Mixed reaction to plans aimed at tackling Holyland problems

  • By Robbie Meredith
  • BBC News NI Education Correspondent
Image caption,

Belfast's Holyland attracted large crowds of people on St. Patrick's day and on the days before it, many of whom engaged in steet drinking

Residents groups in Belfast's Holyland have expressed concerns about new plans to tackle ongoing problems in the area.

There were eight arrests there following disorder on St Patrick's Day earlier this year.

A new action plan for 2016/17 is being drawn up by a number of agencies, including Belfast City Council, the PSNI and the universities.

Residents are also involved, but some said their proposals have been "watered down".

The measures in the action plan include:

  • Preventing busloads of people coming into the area on St Patrick's Day.
  • Monitoring social media in the run up to St Patrick's Day.
  • More powers to confiscate alcohol.
Image caption,

The recently opened community garden in the Holyland, called Wildflower Alley

College Park Resident's Association have recently opened a community garden called Wildflower Alley in the Holyland.

Their spokesperson, Bríd Ruddy, wants more to be done to prevent people coming there to drink on St Patrick's Day.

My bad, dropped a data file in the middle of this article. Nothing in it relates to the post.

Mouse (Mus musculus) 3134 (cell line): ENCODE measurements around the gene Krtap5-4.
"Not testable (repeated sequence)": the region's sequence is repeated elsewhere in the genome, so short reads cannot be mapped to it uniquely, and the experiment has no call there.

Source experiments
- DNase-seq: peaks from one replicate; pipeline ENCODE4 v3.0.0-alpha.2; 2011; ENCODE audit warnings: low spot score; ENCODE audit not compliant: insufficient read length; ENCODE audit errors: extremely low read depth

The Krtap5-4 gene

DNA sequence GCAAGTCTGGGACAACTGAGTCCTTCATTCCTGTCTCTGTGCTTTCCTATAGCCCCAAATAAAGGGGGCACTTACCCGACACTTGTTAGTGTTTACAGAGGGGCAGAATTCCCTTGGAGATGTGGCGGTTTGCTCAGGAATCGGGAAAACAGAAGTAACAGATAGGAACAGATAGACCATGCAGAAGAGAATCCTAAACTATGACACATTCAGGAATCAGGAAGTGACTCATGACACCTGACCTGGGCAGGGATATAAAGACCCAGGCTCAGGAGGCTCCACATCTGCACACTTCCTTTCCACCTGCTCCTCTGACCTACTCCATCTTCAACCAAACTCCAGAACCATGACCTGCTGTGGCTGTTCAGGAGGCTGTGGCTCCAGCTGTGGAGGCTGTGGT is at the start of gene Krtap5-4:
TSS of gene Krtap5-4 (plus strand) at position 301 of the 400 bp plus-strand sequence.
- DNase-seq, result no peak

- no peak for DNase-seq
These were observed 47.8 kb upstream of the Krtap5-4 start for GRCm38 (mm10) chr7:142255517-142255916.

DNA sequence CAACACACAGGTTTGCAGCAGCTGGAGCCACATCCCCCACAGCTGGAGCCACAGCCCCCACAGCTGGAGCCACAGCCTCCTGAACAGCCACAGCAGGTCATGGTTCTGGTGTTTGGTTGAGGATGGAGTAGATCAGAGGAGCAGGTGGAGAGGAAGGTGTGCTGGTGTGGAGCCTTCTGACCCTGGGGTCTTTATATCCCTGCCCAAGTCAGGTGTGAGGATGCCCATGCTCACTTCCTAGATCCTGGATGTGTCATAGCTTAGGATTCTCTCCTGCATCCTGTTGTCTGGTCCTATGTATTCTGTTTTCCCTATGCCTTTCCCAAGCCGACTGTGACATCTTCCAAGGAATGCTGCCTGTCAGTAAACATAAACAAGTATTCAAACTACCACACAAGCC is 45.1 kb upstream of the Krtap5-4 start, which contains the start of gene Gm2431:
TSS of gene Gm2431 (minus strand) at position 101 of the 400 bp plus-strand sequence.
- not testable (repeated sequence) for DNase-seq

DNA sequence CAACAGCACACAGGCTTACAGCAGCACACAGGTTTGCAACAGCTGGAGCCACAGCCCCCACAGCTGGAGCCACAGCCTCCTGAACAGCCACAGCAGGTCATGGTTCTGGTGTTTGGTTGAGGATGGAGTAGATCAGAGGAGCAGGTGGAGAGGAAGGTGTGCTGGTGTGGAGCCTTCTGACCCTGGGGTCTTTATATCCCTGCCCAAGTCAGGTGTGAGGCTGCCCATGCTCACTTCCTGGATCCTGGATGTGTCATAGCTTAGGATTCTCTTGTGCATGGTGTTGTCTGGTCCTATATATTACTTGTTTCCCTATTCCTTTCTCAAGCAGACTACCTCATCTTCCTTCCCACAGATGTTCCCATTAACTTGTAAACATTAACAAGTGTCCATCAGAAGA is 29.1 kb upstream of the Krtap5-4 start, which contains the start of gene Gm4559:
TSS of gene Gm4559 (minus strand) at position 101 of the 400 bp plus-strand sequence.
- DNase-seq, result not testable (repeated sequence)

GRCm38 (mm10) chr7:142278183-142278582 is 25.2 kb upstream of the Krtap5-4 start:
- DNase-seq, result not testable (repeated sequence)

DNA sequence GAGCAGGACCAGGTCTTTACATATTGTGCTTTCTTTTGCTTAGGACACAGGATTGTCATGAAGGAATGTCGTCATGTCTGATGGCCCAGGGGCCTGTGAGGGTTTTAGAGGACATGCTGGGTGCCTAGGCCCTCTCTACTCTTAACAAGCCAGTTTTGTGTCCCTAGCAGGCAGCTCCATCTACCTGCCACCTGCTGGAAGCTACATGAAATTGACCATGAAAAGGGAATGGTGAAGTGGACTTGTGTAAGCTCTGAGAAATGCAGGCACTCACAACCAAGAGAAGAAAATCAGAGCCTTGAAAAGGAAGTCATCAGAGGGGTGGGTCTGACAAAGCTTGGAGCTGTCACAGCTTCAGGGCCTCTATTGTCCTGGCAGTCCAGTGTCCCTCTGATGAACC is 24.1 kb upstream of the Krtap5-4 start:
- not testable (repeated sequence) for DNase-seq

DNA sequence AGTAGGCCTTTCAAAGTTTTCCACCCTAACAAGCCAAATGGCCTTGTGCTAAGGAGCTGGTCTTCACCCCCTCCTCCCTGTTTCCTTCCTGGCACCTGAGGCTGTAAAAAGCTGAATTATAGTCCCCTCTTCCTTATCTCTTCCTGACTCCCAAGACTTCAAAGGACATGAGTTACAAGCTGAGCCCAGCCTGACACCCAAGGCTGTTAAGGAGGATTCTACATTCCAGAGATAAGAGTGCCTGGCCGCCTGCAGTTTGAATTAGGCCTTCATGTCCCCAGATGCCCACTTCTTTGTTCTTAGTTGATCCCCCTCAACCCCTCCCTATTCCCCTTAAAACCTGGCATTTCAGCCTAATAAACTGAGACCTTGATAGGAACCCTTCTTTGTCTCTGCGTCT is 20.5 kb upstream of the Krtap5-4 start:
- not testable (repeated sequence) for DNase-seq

"We need the police to tell us that they will block off the area and block off the incursion of 8,000 drunk people into the area from all over the place," she said.

Image source, Empics

Image caption,

Bríd Ruddy of College Park Resident's Association wants more action on people travelling to the Holyland area to drink on St. Patrick's day

Ray Farley, from the Holyland Regeneration Association, said that existing laws also need to be enforced.

"On St Patrick's Day, there must have been thousands of people with bottles of beer drinking openly on the street and nothing happens," he said.

"So although we have an action plan, it really needs to be carried through and the laws that are there really need to be acted upon."

"For whatever reason, they're not."

Image caption,

Ray Farley from the Holyland Regeneration Association says existing steet drinking laws are not being enforced

But not everyone agrees that there are year-round problems.

Michael McMahon is a landlord who manages around two hundred properties in the area, and he says claims of trouble are exaggerated.

"It's not seven nights a week, 52 weeks of the year," he said.

Image caption,

Landlord Michael McMahon believes claims of anti-social behaviour in the area are 'exaggerated'

"The students usually only live here for 26 weeks of the year, and a lot of them travel up and down so they're only here for three or four nights."

"When you distil that down, you're only talking about 25 to 30% of the nights that most properties are actually occupied in this area."

In a statement, Belfast City Council said the action plan had not yet been finalised and is still being discussed.